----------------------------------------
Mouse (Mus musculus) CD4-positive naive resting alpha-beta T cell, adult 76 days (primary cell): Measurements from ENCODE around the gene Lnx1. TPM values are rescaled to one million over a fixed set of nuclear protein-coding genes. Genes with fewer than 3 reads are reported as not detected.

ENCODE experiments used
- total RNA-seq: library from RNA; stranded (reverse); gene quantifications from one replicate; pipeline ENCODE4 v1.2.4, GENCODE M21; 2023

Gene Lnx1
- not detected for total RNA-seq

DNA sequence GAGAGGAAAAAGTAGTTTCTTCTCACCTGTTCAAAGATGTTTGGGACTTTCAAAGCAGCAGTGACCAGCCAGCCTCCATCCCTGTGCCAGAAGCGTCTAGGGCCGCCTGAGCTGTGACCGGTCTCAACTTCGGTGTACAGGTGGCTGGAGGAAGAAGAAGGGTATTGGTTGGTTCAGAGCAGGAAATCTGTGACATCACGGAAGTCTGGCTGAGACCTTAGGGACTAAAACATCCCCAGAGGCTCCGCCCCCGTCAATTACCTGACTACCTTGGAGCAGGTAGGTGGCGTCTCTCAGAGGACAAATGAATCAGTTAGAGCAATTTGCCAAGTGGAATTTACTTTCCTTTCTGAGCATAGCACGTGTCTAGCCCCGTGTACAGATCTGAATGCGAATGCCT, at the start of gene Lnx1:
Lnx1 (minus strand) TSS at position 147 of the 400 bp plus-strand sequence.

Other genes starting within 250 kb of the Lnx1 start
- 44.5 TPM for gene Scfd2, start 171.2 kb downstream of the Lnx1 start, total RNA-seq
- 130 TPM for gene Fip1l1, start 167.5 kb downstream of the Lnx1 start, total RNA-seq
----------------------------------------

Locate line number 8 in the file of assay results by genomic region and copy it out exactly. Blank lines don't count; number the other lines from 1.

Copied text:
Other genes starting within 250 kb of the Lnx1 start